Faf du Plessis falls to his knees as David Miller is run-out at The Oval. Photo: Kirsty Wigglesworth/AP
“I don’t know.” Those words, or variations of them, have been heard far too readily from South African cricket’s chosen ones over the past 48 hours.

If we were dealing with football’s top-ranked nation, or the All Blacks tumbling out of a tournament this early, this meekly, heads would surely roll.

Remember England, that laughing stock of years past? They had a disastrous 2015 World Cup, home long before SA’s tearful semi-final exit.

While SA mourned, England rolled up their sleeves and got back to basics. They stripped their diesel engine, and fitted in new parts that were more in tune with an evolving format.

There needs to be an admission of guilt, a recognition of the fact that they have indulged certain players and playing styles for too long.

It is a team and squad in third gear, which is fine for the lull between tournaments.

That is when SA look most dominant, when other nations are building anew, blooding players who show promise for future events.

SA’s top brass need to look for fresh ideas. Russell Domingo doesn’t sound very keen on continuing for much longer, so that is a good place to start.

Virat Kohli hugs AB de Villiers after their ICC Champions Trophy Group B match. Photo: Associated Press

The next man at the helm must be able to confront and challenge his players, hold them as accountable as other stars around the world are.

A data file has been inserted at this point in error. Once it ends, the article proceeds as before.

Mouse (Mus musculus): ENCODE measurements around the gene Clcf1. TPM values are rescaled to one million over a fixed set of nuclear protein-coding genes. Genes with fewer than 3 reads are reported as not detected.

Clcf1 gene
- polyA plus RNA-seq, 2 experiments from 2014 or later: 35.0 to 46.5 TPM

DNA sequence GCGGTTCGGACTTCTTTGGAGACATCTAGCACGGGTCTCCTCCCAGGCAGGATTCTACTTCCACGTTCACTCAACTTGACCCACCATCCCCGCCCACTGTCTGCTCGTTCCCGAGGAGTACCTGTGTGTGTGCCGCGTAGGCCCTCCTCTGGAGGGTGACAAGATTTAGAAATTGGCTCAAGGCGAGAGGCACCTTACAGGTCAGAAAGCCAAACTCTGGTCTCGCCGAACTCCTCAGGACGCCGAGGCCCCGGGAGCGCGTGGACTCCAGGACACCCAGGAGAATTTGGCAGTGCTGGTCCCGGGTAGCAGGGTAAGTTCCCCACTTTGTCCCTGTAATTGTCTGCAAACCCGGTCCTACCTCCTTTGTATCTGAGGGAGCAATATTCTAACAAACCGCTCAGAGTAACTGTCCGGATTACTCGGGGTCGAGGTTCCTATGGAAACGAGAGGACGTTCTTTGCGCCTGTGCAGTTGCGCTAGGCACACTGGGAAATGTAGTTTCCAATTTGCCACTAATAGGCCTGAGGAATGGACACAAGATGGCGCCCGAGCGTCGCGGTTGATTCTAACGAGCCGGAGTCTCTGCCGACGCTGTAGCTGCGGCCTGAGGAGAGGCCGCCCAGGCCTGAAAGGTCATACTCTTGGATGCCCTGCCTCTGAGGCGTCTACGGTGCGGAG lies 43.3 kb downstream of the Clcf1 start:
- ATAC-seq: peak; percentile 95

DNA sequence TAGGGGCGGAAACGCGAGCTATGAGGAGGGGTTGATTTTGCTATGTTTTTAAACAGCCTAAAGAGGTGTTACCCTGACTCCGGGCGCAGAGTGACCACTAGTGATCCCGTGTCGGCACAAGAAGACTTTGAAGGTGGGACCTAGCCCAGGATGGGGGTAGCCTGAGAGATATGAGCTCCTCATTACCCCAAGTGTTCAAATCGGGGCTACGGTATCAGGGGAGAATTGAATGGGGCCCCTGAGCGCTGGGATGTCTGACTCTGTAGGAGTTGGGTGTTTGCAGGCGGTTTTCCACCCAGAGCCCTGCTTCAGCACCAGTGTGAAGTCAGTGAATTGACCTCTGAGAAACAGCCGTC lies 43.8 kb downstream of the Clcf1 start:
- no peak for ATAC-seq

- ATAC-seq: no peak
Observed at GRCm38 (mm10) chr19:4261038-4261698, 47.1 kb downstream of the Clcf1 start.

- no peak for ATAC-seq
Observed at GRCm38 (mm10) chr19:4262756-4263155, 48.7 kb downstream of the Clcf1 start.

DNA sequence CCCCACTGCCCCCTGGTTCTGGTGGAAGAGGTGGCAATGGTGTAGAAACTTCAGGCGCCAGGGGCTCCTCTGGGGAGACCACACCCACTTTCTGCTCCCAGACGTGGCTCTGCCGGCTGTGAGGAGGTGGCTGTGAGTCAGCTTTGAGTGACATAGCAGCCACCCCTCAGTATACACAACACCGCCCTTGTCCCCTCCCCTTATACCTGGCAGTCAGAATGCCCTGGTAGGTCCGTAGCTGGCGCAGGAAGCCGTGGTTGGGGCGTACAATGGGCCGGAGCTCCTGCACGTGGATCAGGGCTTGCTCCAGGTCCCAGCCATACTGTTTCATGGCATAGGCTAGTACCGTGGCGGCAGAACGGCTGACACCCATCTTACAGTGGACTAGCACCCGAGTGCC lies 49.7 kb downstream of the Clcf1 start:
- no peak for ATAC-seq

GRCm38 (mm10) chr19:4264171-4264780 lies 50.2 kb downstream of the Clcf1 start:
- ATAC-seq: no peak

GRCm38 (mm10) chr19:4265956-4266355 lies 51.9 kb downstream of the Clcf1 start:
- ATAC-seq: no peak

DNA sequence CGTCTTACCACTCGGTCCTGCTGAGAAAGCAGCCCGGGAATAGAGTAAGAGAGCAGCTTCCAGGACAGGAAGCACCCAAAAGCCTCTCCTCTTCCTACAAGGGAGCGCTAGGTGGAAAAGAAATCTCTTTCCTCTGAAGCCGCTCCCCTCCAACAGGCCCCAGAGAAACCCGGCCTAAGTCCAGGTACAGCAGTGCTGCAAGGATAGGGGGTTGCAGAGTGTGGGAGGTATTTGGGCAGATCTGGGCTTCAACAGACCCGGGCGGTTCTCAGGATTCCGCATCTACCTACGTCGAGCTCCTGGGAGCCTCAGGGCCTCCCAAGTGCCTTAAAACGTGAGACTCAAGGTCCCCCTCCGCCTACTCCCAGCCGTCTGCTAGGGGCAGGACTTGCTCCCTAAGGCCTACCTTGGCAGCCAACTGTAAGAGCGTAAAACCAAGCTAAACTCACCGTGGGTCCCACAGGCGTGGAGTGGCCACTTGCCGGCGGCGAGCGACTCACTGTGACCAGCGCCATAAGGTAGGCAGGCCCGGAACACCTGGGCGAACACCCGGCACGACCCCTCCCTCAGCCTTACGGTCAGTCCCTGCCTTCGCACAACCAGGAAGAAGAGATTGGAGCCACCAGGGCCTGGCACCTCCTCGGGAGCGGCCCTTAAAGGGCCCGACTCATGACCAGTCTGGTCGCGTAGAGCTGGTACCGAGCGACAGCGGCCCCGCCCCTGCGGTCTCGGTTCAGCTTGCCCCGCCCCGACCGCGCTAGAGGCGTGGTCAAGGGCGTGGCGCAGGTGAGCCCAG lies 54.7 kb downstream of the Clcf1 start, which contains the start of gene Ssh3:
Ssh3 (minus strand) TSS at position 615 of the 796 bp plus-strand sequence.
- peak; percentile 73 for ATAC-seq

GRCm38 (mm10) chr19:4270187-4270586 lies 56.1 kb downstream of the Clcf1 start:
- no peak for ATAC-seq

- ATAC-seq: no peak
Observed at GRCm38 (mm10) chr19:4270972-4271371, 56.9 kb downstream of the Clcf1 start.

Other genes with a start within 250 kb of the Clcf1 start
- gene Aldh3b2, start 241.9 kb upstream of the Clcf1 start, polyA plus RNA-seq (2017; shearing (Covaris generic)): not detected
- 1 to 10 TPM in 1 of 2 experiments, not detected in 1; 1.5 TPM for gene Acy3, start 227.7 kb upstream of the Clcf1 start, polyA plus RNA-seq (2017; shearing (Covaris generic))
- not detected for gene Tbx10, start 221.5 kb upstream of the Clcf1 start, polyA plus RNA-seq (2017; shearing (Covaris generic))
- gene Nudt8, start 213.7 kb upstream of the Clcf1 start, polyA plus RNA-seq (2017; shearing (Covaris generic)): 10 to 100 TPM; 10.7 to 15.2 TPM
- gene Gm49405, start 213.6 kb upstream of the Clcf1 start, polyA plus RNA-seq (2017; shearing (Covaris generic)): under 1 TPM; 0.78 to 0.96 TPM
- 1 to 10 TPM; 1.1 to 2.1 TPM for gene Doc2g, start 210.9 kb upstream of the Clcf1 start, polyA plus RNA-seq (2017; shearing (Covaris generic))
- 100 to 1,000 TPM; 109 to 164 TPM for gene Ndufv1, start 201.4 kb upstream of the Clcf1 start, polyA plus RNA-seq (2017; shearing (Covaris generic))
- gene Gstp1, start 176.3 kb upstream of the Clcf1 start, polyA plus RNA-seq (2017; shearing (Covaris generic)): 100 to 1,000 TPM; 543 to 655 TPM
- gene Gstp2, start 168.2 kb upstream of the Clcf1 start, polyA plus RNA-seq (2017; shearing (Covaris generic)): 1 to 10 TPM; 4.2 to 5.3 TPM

“I don’t know” is not a good enough answer in India, Australia or England.

There, if you don’t know, then you’ve got to go.

It shouldn’t be a good enough answer in SA, either.

After so many shortcomings at tournaments, it is time to try and find someone who will have answers.

The 2019 World Cup is two years away, but other rivals have already shown that two years is enough time to build a new engine that goes like the wind.

But the change must be immediate. It must be sweeping. Players who have learnt to win trophies, such as those of the Titans, must be encouraged.

Quinton De Kock was the only South African batsmen to go past 50 against India. Photo: Reuters

There must be clear boundaries between formats, because too many players who are in every squad are starting to wear a ragged look.

It is apparent that there have been too many nice decisions made in SA cricket.

If players understand that there is a ruthless streak off the field, it may yet remind them to play with a bit more conviction on it.

Considering their resources, their records and their riches, what the Proteas produced in the ICC Champions Trophy was a national embarrassment.

And there must be consequences.

Will there be?

“I don’t know.”


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